Antifreeze poisoning in cats: what you need to know

Treatment may be needed if your cat swallows any antifreeze so please contact your vet as soon as possible, or find your nearest Vets Now pet emergency clinic or Vets Now 24/7 hospital.

Antifreeze is commonly found in car radiators and some screen washes, but did you know it is extremely toxic to cats? Cats like drinking from ditches, puddles and ponds which means they’re prone to drinking water contaminated with anitfreeze. Antifreeze, otherwise known as ethylene glycol, is also found in some inks and snowglobes. To make matters worse antifreeze is very sweet, so cats like the taste. One tiny 6ml teaspoon is potentially deadly.


What are the symptoms?

The active ingredient, ethylene glycol, is rapidly absorbed into the body after drinking. Within hours it causes severe kidney damage which is very difficult to treat. In one report involving 25 cases, 96% of those affected died. The first sign you see may be that your cat is very quiet and still, there may be vomiting and wobbliness or falling over as if drunk. This may progress to having a fit, and kidney pain as the kidneys start to fail.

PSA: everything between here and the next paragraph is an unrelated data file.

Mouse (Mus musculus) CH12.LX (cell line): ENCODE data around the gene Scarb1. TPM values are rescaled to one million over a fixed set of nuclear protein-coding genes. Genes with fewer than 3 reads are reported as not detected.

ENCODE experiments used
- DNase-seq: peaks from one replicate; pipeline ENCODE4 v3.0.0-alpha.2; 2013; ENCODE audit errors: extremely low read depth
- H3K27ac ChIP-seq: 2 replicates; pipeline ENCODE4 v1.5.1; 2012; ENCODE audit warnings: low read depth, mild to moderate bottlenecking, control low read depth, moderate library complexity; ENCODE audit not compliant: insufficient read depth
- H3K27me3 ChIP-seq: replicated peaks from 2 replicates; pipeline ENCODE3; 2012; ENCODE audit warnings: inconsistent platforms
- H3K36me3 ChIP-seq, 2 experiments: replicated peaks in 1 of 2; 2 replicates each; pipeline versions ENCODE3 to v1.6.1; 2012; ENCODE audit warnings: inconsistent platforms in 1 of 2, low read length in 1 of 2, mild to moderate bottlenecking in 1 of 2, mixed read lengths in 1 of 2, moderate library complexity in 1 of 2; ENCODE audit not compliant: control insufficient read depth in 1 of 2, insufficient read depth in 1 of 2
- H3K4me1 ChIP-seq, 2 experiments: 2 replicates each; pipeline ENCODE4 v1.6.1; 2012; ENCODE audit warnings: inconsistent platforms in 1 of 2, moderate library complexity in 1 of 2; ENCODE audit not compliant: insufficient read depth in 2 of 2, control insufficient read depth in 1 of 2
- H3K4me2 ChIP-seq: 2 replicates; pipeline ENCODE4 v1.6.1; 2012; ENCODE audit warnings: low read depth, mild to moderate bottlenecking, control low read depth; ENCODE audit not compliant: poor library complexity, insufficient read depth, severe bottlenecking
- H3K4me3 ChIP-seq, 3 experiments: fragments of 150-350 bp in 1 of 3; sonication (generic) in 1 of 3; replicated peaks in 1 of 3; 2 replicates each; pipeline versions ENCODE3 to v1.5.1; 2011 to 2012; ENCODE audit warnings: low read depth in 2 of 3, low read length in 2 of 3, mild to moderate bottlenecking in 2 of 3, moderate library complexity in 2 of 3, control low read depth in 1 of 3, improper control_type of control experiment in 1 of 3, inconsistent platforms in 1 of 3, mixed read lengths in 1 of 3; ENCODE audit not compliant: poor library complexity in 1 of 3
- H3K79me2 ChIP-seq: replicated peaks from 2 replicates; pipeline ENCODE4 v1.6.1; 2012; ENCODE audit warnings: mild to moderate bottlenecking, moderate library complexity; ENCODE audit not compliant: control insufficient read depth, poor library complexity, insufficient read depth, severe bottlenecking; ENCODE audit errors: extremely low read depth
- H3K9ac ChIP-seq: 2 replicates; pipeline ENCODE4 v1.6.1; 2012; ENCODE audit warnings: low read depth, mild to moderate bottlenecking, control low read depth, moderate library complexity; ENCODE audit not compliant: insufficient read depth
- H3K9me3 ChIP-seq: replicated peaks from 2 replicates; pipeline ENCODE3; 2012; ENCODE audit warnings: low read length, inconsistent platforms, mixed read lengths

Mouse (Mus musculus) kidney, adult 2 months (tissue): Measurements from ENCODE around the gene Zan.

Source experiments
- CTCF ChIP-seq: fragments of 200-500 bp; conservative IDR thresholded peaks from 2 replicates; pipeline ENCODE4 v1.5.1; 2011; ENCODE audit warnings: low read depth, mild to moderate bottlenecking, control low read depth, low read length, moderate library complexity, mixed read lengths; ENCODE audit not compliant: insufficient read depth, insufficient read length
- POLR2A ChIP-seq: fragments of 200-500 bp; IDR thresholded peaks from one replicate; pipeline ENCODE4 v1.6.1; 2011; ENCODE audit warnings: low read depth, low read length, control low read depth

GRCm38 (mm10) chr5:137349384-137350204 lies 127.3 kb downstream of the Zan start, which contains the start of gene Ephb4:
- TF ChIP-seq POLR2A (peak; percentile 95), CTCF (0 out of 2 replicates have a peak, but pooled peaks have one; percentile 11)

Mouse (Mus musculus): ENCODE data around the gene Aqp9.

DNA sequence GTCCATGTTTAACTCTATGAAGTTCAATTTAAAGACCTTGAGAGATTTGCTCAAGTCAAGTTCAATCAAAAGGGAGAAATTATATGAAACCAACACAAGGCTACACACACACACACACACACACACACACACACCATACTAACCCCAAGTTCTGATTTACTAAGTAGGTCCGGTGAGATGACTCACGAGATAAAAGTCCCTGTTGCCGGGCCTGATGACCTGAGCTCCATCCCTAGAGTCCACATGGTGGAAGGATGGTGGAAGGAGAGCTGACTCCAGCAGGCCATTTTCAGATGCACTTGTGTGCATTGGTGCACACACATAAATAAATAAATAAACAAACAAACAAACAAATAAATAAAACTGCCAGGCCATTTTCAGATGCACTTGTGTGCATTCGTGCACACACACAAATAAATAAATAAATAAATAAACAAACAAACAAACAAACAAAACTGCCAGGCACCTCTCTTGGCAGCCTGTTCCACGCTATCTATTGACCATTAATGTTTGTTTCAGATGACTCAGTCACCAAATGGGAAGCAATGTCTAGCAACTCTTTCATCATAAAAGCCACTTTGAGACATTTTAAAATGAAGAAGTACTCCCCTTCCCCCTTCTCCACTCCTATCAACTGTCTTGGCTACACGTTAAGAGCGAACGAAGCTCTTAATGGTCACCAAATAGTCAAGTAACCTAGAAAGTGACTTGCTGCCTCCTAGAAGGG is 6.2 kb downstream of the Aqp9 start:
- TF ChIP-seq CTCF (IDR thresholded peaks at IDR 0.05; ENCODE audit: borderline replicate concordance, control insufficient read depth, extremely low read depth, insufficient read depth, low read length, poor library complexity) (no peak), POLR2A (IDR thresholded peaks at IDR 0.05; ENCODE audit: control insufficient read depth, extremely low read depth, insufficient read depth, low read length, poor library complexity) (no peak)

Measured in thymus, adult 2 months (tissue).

Read more: Our in-depth guide on what to do if your pet has been poisoned

Antifreeze poisoning in cats - Vets Now

So what can you do to protect your cat?

With such a lethal product the key is prevention. If you are using antifreeze or any product containing ethylene glycol please be very careful where you store it. And if you spill any, clear it up straight away. If you have an ornamental garden pond, please don’t add antifreeze in the winter time. It may keep your fountains running in a cold snap, but it could put your cat’s life at risk.


What should I do if I suspect my cat has drunk antifreeze?

If you do suspect your cat has drunk antifreeze then you should call your vet or, out of hours, your nearest Vets Now emergency clinic, straight away. If the cat is treated immediately after exposure it has a far greater chance of survival. Your cat will, however, need intensive treatment. Tragically, the survival rate is very low if the kidneys have been damaged and cats often have to be put to sleep.

Read more: Outdoor cats and traffic: how to keep your cat safe

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Is there an alternative to antifreeze?

Antifreeze is one of the most life-threatening poisonings that vets see, but there is some hope as there is a safer alternative. Propylene glycol antifreeze is more expensive but safe for pets and other wildlife, so please, if you have a cat, consider using this instead.